-On jurisdiction: The Judgment contains very important clarifications on jurisdiction, noting that

(i) contrary to what Intel argued, both the implementation and the qualified effects tests are valid ones (paras. 43-46); this may seem like no news, but it is actually the first time that the CJEU endorses the qualified effects test (previously accepted by the GC in Gencor);

(ii) that, under the qualified effects test (which requires the conduct to have a foreseeable immediate and substantia effect), the assessment must be probabilistic (para. 51) and consider the conduct as a whole (paras. 52-57). This latter part, which refers to “overall conduct” and to “comprehensive anticompetitive conduct” is reminiscent of the 101 single and continuous infringement logic; it makes sense to me provided that the conduct is really one and not different practices artificially put together (the “artificial fragmentation” referred to in para. 57 would be as wrong as an artificial melange).

– On the Commission’s new obligation to record every meeting: Whilst the Judgment’s ruling on this point did not have a decisive affect in this case, it will certainly significantly affect the Commission’s working procedures. In essence, the CJEU considers that the GC committed an error of law by distinguishing between formal and informal meetings (para. 88 and 93), and clarifies in para. 91 that the Commission is required to record, in any form of its choosing, any interview which it conducts (…) for the purpose of collecting information relating to the subject matter of an investigation)”. The CJEU further considers that a party’s rights of defence will be breached unless the Commission makes available to it a note containing ”indications on the content of the discussions that took place during that interview, in particular as regards the nature of the information (…) provided”. A note containing just a “brief summary of the subjects” is considered insufficient by the Court.

The reason why this breach of rights of defence did not have an impact in the case is because the Court considers that this violation of rights of defence did not affect the operative part of the decision (para. 94, 96 102) This is so because (i) the Commission did not make use of information obtained at that meeting to inculpate Intel and (ii) Intel had not established that any exculpatory evidence allegedly provided at that meeting could have been invoked to challenge the Commission’s substantive assessment (paras. 97 and 100).  Admittedly, that is far from an easy task but, very interestingly, the Judgment (at para. 101) refers to the possibility of having requested measures of organization of procedure before the General Court so as to summon the individual that met the Commission to appear before Court and testify in this regard [this is, oddly, still a very little used possibility, as discussed by Fernando Castillo at our most recent litigation workshop).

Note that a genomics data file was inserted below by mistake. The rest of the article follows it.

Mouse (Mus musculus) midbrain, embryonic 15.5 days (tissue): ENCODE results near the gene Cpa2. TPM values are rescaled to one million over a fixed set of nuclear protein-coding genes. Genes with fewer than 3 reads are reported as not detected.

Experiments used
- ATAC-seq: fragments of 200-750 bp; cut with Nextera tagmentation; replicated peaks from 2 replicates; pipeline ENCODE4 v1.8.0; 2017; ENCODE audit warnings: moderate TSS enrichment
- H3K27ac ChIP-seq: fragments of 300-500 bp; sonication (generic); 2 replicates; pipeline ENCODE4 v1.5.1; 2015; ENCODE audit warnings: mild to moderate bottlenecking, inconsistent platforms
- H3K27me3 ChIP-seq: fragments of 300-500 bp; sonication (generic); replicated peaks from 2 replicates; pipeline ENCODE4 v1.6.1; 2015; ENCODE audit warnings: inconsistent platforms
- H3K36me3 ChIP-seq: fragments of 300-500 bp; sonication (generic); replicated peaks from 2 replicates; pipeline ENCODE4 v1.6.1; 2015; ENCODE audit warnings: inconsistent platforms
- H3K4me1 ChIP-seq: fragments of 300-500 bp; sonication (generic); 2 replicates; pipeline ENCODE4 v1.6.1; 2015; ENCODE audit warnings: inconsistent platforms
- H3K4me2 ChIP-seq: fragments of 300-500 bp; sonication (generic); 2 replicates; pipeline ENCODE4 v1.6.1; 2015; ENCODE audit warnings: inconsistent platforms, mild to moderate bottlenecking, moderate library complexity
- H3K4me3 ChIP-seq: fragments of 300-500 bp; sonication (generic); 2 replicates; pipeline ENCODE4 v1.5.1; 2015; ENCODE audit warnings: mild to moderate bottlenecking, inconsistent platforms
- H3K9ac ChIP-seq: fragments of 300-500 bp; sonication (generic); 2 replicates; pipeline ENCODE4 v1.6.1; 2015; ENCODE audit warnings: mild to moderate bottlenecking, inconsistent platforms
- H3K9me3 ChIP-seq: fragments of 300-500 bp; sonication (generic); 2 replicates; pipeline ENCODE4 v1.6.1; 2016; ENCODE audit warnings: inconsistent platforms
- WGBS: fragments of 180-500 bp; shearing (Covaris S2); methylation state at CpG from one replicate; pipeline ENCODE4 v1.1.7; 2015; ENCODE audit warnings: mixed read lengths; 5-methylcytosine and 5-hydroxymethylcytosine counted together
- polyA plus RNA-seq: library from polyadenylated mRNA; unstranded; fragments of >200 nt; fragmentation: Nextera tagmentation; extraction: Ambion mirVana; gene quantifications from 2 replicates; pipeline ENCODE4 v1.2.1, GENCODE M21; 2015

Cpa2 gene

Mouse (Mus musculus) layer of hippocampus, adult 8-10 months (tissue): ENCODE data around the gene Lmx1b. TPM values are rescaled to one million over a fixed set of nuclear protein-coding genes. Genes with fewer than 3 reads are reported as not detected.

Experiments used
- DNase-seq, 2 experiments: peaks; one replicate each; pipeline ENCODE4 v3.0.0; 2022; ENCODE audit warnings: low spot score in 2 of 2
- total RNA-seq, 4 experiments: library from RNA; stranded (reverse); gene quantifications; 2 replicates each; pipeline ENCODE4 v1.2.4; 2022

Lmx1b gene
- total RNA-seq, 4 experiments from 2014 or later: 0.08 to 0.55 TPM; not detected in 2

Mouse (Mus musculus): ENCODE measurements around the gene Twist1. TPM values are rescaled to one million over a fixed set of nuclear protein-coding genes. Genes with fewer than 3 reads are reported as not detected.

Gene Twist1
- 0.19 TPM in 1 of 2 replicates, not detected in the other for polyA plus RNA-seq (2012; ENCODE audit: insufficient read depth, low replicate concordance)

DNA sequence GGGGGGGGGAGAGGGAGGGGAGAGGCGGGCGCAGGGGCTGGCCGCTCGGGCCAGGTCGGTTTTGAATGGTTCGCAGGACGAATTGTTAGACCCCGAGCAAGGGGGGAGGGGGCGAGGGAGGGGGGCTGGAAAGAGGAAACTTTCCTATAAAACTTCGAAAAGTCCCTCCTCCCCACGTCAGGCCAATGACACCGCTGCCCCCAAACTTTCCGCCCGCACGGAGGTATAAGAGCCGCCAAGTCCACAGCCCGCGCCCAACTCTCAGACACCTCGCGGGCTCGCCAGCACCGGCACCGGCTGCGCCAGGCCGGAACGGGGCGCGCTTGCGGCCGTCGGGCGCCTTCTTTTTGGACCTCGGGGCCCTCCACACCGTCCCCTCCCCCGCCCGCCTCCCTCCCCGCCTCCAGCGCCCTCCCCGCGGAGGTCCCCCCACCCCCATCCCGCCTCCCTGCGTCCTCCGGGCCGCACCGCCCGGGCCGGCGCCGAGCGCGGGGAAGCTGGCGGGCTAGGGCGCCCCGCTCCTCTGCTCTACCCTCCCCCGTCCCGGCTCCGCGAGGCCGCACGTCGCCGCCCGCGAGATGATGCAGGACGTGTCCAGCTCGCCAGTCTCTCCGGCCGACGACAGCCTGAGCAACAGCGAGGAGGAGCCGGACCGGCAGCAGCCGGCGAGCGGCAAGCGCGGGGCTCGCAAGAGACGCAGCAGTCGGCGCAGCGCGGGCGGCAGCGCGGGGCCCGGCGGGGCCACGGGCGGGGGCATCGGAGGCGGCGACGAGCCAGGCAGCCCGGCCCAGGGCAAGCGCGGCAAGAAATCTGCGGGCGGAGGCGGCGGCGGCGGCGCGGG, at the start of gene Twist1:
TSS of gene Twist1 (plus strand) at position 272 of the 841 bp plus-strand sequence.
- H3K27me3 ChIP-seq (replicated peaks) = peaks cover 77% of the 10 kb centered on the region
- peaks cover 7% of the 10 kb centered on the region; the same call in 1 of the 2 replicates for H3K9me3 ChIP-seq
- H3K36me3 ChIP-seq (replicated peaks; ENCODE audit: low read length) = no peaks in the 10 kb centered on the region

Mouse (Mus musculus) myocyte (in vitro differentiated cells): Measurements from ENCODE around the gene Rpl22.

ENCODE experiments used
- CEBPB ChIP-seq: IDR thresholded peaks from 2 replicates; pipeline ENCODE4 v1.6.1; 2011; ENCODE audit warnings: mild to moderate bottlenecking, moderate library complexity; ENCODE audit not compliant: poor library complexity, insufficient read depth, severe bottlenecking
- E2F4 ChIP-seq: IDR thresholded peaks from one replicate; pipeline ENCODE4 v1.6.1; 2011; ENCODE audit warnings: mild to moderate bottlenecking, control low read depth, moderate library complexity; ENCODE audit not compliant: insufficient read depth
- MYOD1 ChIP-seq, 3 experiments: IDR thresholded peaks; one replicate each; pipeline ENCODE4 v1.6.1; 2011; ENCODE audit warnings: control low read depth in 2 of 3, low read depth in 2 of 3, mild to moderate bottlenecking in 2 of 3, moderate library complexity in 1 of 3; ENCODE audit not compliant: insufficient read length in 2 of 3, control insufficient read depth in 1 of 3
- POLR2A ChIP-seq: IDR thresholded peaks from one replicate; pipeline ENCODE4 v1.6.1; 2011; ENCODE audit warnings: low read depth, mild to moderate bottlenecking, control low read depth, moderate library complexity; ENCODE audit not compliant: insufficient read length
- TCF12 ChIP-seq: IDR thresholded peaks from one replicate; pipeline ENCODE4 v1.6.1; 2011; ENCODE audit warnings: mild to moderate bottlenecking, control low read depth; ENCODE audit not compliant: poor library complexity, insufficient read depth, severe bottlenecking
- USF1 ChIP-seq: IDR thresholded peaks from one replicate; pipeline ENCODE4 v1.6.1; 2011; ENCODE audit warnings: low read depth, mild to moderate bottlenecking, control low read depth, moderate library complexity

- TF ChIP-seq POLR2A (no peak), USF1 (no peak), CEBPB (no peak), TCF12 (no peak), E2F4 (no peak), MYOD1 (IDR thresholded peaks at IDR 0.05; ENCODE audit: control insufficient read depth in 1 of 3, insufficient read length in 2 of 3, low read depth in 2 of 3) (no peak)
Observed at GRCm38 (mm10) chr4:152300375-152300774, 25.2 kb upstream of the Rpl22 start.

Written by Alfonso Lamadrid

6 September 2017 at 5:43 pm

Posted in Uncategorized

2 Responses

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  1. This judgment raises one, and only one question: by “uncritically” adhering to the “so-called more economic approach”, has the CJEU succumbed to the “cult of modernity”, bc this “raise[s] one’s self esteem”?


    6 September 2017 at 7:06 pm

  2. On a different note, Alfonso, this decision, similar to Cartes Bancaires, is a friendly gesture to the enforcers of the competition rules, asking them too be less superficial. As I was saying to my fellow case-handlers some time ago, when I was at the Romanian competition authority: legal presumptions allow the enforcers to jump to conclusions based only on a thin layer of facts but if the layer is too thin, there will be a jump into the void.

    Valentin Mircea

    6 September 2017 at 7:51 pm